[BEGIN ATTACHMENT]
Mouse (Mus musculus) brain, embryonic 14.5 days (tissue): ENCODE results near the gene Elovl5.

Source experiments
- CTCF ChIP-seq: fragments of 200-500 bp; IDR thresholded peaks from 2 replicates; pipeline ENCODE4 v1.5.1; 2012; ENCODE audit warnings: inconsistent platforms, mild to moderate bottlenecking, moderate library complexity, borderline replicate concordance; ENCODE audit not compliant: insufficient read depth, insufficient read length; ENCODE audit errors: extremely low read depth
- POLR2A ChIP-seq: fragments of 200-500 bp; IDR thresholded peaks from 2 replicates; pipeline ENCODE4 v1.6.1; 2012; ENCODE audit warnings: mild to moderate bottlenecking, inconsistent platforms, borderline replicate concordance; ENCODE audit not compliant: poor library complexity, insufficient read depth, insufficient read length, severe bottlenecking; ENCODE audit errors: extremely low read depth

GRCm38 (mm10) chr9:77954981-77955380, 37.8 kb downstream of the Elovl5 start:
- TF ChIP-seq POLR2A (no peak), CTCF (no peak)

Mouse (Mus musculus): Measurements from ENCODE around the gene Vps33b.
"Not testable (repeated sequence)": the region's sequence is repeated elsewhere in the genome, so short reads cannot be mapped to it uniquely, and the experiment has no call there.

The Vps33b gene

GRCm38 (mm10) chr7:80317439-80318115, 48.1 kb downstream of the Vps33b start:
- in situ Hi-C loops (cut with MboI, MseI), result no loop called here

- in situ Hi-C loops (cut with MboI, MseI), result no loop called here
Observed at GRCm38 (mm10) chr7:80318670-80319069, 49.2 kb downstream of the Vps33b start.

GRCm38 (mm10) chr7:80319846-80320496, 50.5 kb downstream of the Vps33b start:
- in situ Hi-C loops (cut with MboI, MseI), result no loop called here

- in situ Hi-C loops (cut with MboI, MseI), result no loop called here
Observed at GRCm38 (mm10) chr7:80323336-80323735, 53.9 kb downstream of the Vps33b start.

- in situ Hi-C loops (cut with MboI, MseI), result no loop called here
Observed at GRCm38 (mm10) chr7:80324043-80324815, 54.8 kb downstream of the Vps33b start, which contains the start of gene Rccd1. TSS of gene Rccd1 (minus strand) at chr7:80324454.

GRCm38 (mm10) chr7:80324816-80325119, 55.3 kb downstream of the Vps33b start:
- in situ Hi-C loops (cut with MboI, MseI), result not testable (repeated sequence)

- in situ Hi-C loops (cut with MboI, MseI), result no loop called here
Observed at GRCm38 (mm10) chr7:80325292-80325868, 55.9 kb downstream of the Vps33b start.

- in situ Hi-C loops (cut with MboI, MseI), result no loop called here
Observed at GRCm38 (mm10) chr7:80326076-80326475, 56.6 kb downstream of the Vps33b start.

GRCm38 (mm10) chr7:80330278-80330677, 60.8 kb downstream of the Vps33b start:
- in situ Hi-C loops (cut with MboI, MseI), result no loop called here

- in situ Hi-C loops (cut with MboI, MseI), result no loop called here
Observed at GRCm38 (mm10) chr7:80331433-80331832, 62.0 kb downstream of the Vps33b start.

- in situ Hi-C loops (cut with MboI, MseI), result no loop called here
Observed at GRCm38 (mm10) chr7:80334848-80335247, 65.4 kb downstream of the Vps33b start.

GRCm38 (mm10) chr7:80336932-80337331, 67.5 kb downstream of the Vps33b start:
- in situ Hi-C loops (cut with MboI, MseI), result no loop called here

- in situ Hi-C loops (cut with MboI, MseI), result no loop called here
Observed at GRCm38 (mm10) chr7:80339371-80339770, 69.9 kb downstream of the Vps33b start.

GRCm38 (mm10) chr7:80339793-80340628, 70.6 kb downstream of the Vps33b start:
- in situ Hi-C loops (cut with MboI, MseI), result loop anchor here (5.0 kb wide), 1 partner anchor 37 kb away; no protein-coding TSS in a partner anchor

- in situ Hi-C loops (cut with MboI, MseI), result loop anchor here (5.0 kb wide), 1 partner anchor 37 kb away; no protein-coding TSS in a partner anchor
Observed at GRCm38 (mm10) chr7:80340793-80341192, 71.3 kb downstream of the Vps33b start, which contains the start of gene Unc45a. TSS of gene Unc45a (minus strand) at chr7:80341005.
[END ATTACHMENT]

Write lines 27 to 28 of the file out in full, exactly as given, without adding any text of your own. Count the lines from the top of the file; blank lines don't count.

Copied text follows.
- in situ Hi-C loops (cut with MboI, MseI), result no loop called here

- in situ Hi-C loops (cut with MboI, MseI), result no loop called here